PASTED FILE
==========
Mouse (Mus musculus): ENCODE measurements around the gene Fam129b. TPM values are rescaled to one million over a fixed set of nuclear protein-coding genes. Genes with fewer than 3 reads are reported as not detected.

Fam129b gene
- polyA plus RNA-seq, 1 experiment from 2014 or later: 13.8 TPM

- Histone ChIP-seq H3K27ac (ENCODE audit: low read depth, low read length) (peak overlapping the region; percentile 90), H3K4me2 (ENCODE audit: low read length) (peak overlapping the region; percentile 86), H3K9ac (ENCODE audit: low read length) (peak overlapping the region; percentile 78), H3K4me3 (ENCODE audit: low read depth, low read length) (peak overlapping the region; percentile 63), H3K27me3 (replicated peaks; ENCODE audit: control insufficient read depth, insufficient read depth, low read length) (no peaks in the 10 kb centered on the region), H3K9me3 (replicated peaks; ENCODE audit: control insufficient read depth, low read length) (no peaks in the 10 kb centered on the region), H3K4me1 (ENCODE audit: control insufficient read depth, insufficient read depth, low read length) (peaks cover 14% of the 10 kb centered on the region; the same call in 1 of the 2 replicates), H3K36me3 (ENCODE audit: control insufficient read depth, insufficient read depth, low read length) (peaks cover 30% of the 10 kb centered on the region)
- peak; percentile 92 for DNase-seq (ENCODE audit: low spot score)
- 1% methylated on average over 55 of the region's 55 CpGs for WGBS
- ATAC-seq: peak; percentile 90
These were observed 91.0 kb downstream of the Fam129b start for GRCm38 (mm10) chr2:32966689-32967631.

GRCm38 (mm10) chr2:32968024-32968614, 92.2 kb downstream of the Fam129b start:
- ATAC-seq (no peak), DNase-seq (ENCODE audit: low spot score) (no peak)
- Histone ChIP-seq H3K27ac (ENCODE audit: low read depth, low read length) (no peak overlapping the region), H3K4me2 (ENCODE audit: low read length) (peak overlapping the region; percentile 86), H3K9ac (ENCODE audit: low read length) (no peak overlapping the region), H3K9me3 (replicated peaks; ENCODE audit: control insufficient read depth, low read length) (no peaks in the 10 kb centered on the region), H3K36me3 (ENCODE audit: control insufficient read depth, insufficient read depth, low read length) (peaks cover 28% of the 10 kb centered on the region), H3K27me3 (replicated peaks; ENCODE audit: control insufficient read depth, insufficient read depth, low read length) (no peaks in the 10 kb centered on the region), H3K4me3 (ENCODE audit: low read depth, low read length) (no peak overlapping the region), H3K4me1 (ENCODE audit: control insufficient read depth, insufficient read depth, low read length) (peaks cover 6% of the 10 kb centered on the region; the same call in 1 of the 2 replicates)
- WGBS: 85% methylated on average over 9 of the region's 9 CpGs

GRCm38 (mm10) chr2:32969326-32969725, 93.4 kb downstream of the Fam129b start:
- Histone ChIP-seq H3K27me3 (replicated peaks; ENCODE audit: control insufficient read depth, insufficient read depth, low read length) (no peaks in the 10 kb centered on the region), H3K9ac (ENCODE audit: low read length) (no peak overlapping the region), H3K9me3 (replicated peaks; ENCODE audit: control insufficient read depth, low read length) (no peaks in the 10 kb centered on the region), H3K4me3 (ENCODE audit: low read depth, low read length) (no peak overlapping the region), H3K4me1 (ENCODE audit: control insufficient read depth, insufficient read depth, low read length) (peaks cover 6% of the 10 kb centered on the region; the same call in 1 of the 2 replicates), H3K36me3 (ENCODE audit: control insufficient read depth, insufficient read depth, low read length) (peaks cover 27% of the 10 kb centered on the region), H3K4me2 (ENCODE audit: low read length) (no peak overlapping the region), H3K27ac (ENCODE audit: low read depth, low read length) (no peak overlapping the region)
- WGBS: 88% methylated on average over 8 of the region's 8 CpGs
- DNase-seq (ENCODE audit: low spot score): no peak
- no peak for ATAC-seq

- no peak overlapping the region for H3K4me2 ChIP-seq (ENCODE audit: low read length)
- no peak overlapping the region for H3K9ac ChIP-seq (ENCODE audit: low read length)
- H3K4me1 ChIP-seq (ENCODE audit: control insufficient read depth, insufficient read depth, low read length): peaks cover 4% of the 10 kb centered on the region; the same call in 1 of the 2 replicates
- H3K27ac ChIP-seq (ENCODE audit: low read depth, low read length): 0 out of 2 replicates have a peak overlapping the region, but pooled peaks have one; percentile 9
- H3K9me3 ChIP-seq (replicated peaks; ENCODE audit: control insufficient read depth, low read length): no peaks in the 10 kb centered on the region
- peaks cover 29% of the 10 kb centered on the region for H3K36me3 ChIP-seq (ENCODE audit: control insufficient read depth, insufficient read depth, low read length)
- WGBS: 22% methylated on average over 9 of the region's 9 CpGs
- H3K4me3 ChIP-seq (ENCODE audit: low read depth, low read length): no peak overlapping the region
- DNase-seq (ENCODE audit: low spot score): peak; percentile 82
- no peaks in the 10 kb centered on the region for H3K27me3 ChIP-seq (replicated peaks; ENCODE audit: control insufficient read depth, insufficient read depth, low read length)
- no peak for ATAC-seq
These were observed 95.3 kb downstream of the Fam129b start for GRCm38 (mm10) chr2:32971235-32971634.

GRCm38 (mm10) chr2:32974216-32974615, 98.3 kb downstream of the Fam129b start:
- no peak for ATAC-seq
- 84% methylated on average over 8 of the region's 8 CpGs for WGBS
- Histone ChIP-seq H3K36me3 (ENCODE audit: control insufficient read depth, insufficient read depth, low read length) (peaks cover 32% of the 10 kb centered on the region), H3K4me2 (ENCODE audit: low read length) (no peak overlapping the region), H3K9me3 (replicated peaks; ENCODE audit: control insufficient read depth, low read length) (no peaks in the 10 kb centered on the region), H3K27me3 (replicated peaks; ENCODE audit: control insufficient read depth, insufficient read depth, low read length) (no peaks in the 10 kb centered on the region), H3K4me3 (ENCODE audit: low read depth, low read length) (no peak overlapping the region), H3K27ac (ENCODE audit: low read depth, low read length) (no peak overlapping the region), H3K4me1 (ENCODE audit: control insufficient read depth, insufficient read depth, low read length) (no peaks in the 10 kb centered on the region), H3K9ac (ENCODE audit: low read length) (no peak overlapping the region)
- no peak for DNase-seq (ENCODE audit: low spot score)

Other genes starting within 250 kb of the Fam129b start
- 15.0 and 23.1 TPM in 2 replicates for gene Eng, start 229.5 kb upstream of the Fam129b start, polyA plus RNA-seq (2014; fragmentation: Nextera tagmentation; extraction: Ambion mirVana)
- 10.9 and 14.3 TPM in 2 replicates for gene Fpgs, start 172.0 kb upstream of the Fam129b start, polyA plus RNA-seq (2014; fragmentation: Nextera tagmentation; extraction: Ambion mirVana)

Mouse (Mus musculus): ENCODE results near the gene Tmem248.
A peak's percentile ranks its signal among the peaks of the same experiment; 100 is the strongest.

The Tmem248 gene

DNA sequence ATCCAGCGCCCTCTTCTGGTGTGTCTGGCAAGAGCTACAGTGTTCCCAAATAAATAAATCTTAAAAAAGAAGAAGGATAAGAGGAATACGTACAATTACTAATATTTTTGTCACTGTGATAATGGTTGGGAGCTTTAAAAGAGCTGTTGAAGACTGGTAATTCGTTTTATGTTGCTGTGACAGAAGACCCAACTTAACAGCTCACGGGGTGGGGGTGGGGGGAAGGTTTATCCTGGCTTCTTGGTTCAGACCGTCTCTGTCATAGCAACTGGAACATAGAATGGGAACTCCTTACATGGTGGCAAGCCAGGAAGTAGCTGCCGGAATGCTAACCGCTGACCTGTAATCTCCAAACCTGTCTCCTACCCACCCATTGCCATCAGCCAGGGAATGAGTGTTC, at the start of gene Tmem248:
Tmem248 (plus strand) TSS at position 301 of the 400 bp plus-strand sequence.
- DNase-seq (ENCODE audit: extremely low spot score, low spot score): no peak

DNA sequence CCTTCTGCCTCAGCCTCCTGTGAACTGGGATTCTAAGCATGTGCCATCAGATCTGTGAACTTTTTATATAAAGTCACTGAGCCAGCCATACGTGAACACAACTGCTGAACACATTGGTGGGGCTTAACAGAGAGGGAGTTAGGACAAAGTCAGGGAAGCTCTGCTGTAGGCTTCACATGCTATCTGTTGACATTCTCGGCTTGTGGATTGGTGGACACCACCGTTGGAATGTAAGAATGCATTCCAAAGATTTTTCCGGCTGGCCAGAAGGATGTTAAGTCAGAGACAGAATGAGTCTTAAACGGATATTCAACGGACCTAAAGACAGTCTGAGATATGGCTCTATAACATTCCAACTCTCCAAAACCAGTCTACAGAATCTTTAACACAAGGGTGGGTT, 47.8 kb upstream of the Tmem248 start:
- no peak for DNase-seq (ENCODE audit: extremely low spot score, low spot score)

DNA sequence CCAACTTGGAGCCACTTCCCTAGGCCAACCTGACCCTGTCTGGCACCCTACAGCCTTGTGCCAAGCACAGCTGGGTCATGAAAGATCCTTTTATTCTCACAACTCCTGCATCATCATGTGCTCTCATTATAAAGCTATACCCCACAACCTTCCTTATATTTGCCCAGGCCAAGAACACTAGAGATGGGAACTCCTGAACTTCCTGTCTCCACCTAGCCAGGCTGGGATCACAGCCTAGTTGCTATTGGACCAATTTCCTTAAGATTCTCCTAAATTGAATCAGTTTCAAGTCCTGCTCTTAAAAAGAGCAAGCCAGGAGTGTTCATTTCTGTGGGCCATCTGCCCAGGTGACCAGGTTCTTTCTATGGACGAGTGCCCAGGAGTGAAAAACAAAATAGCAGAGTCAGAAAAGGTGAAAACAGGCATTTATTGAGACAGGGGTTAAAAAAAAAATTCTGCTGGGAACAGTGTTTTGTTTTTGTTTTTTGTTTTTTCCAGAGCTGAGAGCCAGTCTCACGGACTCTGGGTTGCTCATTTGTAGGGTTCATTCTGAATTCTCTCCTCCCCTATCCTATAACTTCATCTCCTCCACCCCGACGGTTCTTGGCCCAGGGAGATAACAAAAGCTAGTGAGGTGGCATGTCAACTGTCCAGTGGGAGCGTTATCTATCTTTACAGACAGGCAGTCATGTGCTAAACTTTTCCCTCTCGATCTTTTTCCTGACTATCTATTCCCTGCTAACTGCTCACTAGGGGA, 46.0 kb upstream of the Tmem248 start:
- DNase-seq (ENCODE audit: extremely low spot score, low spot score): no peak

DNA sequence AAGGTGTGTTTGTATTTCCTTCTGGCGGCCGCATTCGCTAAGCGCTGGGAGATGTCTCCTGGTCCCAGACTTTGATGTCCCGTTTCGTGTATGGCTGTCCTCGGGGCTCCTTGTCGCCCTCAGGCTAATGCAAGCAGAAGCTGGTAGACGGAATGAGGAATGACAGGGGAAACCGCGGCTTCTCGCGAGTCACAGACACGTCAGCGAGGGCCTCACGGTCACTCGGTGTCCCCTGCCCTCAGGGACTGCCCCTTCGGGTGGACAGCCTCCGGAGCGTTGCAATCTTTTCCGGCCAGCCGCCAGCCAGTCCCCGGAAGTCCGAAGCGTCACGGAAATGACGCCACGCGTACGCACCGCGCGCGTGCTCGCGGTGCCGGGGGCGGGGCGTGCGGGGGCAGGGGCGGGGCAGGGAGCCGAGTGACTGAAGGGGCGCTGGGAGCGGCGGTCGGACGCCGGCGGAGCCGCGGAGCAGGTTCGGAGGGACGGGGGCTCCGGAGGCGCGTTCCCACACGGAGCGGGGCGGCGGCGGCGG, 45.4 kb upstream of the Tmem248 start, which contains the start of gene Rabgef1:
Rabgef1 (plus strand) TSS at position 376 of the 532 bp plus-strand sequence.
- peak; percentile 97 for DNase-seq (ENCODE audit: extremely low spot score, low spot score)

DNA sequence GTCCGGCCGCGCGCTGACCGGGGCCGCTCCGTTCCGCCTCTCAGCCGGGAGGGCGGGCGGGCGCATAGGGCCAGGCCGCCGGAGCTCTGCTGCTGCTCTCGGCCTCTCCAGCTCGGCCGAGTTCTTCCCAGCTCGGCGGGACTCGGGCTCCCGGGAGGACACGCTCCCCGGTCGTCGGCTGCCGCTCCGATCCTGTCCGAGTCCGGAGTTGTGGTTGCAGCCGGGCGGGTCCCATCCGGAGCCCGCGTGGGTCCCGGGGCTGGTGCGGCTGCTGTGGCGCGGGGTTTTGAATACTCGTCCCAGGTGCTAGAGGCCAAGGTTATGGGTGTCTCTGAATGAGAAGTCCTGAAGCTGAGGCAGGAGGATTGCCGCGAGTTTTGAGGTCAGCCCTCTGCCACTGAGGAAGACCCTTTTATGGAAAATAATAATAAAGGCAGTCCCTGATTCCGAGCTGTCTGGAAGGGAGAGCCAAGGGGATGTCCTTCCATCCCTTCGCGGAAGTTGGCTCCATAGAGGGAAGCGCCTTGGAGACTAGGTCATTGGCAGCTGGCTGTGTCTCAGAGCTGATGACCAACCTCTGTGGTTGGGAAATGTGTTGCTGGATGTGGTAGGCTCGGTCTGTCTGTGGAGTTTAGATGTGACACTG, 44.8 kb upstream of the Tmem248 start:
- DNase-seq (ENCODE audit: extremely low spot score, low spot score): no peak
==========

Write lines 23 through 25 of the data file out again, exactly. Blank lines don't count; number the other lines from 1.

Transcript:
- peaks cover 29% of the 10 kb centered on the region for H3K36me3 ChIP-seq (ENCODE audit: control insufficient read depth, insufficient read depth, low read length)
- WGBS: 22% methylated on average over 9 of the region's 9 CpGs
- H3K4me3 ChIP-seq (ENCODE audit: low read depth, low read length): no peak overlapping the region